Have you heard of this unusual phenomenon sometimes

reported off the east coast of England?


We stood on the beach, enjoying the gentle breeze.

“Yes, it happened right here,” I muttered, digging my toes
into the sand.

“You mean, the bells were ringing under the sea?” quizzed

I looked out over the waves. “Yes, down over there.”

Have you heard about Dunwich? That great British city in
the days of King Alfred (remember him, the “cake-burner”?)

Dunwich in East Anglia was a bustling town.

And in the reign of Henry II, it had a royal palace and
more than 200 churches.

Among sailors and merchants its market was known all over



Dunwich was so important, it used to return TWO members
of parliament.

Imagine a great city like this being slowly but surely
swallowed up by the greedy sea.

In 1347, more than 400 houses and as many shops and
windmills were engulfed.

When Sir Francis Drake was fighting the Spaniards,
scarcely a quarter of the fine old city was left.

At last, all that remained of Dunwich were the cracked and
battered walls of the Church of All Saints. For years it
hung poised on the very edge of the cliff – and then one
day crashed into the sea beneath.

The low cliffs are still crumbling away by five to six feet


Fishermen reported that during storms the bells of lost
churches could be heard pealing as the sea currents surged
through the drowned bell towers.



Can you imagine this:

Coastal erosion along a strip of the Yorkshire coast of
England has resulted in the loss of 35 towns since Roman

That’s right, 35 towns!

Do you have an atlas? Okay, see if you can find this:

Look for the narrowest part of the English Channel, namely
the Strait of Dover. Close to the English coast you may see
marked the Goodwin Sands, a line of sandbanks just beneath
the water.

These sandbanks are all that is left of the vast estate of
Earl Godwin, father of King Harold.
All this land, with its park, cattle, sheep and deer, sank
beneath the waves 900 years ago.

The Dover Strait is still widening by about one foot a year.

There are, of course, places where land has been built up
with earth eroded from other sites.  But the overall result
has been loss of land.


* Denmark:  Off the coast of Denmark is the small island of
Nordstrand.  It is the last trace of a large tract of rich
farmland that, as recently as 300 years ago, was covered by
an inrush of the sea.  Six thousand people and their homes
were swept away.

Holland:  In the 13th century, the slowly rising North Sea
suddenly rushed inland over parts of low lying Holland and
formed the big inlet called the Zuider Zee, destroying
30 villages and 80,000 people.  In the 19th century, the
Dutch reclaimed this rich land with dykes.



* England:  During the reign of Henry II, one of the most
important seaports of England was Shipden in Norfolk on the
east coast.  It had a large and beautiful church famous all
over England.  Five hundred years ago, Shipden was swallowed
up by the sea – church, dock and all.


Of course, not all underwater ruins found today have resulted
from the rising sea level.

In some cases the land actually sank under.  Nevertheless the
rising ocean is still slowly but steadily wearing away the
coastlines of the world.

Generally the erosion is scarcely noticed.  At times, however,
the waves suddenly gulp down wide stretches of land without

Some time back, I was invited to conduct a seminar series in
the Solomon Islands in the south west Pacific.

One of the folk told of a low-lying island in the Solomons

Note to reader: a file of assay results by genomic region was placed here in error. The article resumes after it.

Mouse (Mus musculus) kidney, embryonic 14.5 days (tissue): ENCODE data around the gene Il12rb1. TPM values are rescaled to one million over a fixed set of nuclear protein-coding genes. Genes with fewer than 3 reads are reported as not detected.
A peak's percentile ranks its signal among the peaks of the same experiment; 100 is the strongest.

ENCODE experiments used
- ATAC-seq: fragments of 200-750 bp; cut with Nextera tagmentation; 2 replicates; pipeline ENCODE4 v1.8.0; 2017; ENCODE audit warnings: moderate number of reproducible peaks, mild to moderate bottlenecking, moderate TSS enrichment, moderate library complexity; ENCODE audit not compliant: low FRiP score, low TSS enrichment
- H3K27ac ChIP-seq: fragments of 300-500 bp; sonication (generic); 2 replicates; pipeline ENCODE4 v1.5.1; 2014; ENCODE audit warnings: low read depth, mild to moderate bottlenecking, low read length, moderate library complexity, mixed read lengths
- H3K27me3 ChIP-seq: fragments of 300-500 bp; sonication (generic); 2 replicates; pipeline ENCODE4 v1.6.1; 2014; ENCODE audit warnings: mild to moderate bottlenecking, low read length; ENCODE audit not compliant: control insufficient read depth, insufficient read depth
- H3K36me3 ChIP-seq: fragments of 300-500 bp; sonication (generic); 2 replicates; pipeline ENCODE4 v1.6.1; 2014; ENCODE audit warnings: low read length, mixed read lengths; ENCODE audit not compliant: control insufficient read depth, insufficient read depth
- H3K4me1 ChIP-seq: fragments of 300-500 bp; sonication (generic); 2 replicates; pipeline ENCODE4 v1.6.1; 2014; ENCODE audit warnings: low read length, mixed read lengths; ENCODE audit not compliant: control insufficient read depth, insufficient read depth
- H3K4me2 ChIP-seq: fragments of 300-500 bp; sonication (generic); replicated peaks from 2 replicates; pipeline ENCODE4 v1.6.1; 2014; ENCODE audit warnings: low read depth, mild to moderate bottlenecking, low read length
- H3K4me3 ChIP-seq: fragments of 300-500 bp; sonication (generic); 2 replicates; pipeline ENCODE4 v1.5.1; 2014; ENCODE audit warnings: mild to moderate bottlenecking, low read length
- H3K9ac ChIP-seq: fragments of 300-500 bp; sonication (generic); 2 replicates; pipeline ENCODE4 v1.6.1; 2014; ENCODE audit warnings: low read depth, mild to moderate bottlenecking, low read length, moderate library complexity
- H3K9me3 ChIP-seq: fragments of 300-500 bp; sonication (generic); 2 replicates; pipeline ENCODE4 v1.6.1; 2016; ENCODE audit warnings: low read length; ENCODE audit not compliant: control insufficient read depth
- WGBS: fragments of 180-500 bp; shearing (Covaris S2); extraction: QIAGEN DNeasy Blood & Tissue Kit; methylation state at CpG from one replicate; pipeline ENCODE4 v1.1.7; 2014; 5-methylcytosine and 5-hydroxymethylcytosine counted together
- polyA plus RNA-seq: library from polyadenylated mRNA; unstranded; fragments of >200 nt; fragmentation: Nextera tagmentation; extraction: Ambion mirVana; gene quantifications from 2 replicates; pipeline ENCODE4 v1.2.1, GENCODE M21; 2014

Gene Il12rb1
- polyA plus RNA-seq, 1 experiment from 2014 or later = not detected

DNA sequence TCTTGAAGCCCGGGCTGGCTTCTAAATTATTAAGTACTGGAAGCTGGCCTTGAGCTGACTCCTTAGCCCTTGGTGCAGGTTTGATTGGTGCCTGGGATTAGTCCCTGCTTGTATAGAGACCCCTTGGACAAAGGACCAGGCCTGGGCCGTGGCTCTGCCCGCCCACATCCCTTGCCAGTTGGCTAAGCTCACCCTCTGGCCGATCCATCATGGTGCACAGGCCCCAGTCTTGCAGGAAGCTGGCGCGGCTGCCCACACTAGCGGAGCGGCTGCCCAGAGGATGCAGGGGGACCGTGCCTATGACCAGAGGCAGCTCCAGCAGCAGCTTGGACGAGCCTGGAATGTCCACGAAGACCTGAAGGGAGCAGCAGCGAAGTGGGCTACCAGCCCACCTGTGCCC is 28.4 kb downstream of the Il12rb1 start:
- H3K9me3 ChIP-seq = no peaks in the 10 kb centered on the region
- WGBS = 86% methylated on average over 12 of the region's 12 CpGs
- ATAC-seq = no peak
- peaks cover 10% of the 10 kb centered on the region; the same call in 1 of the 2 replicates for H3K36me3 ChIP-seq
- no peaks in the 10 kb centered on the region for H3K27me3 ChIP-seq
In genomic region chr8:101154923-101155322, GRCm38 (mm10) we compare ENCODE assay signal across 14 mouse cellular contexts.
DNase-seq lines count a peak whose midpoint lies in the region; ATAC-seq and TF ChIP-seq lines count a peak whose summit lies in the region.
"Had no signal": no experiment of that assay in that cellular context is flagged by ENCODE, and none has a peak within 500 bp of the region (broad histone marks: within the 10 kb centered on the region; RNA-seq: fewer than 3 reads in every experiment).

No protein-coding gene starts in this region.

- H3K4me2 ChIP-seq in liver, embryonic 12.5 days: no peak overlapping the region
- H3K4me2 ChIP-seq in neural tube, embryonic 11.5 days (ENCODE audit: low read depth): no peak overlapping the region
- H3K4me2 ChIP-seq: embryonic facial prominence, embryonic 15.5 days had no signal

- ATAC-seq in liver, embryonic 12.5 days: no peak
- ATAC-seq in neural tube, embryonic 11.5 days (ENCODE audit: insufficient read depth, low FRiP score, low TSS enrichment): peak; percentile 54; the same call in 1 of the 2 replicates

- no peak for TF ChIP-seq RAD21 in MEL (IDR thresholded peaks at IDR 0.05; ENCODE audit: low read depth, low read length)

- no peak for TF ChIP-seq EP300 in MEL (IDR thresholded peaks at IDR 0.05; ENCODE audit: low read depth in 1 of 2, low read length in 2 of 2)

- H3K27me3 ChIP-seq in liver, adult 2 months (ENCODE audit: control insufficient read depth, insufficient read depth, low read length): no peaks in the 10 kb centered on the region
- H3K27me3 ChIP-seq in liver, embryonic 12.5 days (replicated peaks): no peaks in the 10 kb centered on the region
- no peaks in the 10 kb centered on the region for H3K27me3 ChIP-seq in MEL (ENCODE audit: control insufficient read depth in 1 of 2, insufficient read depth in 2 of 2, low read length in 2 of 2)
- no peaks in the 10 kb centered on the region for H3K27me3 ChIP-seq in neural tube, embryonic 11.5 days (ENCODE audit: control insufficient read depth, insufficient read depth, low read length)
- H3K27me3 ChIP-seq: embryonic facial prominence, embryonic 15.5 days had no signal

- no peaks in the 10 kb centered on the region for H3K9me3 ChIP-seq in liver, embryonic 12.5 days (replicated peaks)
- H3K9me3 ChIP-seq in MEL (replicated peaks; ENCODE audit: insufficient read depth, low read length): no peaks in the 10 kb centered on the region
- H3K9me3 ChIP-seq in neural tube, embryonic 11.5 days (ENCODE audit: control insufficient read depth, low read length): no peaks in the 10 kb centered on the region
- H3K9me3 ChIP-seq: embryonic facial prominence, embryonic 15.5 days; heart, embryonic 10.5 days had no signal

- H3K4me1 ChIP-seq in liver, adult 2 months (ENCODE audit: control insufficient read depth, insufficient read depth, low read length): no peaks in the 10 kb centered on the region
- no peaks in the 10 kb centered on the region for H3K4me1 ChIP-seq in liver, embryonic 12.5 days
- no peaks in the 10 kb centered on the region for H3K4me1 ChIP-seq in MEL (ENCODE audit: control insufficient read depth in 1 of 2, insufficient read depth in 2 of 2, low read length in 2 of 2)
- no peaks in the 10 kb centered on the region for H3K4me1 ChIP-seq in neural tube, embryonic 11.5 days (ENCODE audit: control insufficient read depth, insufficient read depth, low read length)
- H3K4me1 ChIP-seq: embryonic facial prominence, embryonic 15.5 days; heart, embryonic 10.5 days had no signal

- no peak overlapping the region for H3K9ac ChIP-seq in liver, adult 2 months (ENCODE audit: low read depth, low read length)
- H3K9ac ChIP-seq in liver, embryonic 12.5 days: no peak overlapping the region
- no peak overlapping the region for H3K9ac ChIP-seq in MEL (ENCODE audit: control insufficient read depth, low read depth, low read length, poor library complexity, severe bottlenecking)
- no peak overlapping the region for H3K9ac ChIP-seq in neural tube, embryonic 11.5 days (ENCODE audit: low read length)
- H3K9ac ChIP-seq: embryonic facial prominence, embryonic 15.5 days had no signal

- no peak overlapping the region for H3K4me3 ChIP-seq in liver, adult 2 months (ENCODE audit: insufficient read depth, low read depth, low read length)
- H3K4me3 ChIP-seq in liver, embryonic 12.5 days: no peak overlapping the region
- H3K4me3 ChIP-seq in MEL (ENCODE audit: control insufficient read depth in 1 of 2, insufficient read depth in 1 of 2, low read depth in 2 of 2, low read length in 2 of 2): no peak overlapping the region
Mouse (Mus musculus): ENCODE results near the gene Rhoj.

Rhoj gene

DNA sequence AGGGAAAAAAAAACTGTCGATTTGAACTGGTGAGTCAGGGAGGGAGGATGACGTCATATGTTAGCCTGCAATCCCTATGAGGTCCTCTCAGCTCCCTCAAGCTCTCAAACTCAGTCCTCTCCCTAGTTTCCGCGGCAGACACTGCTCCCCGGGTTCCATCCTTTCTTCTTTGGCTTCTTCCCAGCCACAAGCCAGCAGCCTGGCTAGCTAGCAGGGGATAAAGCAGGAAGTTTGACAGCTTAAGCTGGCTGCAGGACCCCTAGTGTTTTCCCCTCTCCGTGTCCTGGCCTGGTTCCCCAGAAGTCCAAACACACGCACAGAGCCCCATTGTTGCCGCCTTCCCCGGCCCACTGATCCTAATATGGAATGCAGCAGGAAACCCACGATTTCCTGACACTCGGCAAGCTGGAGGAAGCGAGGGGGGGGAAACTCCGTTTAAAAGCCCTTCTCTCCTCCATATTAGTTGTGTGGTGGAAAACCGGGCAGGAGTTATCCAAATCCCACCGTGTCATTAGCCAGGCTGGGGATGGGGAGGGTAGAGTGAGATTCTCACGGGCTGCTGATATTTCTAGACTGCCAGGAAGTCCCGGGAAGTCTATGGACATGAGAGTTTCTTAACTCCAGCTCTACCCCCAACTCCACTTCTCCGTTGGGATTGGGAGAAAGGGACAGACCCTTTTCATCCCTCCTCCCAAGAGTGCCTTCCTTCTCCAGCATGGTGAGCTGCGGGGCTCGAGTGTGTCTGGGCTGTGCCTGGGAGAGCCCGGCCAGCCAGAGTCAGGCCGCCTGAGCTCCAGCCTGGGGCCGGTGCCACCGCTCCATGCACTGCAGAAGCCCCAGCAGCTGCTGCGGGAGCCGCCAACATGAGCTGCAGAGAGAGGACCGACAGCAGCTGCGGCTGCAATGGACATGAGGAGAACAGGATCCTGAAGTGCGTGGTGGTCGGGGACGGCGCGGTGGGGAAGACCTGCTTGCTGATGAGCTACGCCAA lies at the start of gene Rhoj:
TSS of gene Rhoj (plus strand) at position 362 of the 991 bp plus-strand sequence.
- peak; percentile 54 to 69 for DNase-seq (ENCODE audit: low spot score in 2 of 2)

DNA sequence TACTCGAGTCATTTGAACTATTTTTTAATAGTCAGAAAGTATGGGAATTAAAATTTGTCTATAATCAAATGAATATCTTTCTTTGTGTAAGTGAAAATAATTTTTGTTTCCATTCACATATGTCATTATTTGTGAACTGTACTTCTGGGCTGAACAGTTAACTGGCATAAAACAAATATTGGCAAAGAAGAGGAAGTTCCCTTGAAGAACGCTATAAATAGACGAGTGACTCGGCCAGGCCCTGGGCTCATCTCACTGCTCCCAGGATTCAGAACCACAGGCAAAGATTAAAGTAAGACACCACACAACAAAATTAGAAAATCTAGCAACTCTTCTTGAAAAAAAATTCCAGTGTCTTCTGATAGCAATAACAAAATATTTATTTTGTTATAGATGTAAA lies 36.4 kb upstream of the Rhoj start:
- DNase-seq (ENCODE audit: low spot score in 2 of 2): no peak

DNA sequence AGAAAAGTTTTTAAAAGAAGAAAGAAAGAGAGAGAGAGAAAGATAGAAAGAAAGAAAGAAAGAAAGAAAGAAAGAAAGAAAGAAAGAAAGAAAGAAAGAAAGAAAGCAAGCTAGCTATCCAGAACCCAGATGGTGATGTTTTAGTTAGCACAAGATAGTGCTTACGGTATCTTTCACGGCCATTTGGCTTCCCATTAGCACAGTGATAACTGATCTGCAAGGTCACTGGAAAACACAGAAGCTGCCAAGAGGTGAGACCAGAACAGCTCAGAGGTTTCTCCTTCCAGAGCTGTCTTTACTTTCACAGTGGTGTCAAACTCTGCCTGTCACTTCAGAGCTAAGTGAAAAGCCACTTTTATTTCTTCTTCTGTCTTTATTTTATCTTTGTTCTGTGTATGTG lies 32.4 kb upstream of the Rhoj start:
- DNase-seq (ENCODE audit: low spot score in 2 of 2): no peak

which was recently abandoned by its inhabitants, due to a
rising sea level.

Currently the sea level is rising at the rate of 1.5 feet
(45 centimetres) per century.

Recent predictions are for a dramatic increase in this rate
very soon.

It’s a pity… some of our most exotic low-lying tropical islands
seem next in line to be swallowed up.

Want to see some special place before it disappears? There’s
probably no need to rush to your travel agent… not yet.

Actually, the world’s sea level has been inching up for the
past 4,000 years.

This has been caused by
(a) the melting of the post-Flood ice
(b) the gradual evaporation or outflow
of post-Flood inland basins to the

The gradual rise of the oceans is thus another ongoing
consequence of the Deluge.

Flood waters left behind on the land, in the form of ice or
inland lakes, have been gradually returning to the oceans.

The result has been not only a drying out of the land, but a
corresponding rise in sea level.


The Hadji Ahmed map of 1559, whose original source dates back
thousands of years, shows a landbridge between Siberia and
Alaska, which existed when the original map was drawn.

If the ocean between these two land masses were lowered 100 feet
today, there would be a dry-land path between them.

According to some oceanographers and geologists, the ocean level
may have been as much as 500 feet lower than today.

Ireland was connected with England; the North Sea was a great plain;
Italy was joined to Africa, and exposed land cut the Mediterranean
into two lakes.

Since then, the rising seas have engulfed coastal land and islands,
turning isthmuses into straits and large islands into underwater

Along many of the world’s shorelines are lost islands, now deep below
the sea, with remains of cities, palaces and temples.


In fact, most of the continental shelf, which marks the true
boundaries between the ocean basins and the continental areas, now
lies under a mean depth of 430 feet of water.

It ranges from 300 feet to about 1,500 feet.)

The present continental shelf probably defines the edge of the oceans
as they developed during the post-Flood glacial peak.

With the ice melt and the draining or evaporation of inland basins,
the seas rose, with minor fluctuations, to their present level.

The ocean basins can thus be characterized as overfull – water not
only fills the ocean basins proper, but extends out over the low
margins of the continents.  So concludes a panel of geologists.

Oceanographers and geologists generally agree that a dramatic, rapid
rise of water occurred several thousand years ago.

This has slowed to about 1.5 feet per century.


Around the world’s coastlines are undersea river canyons, which were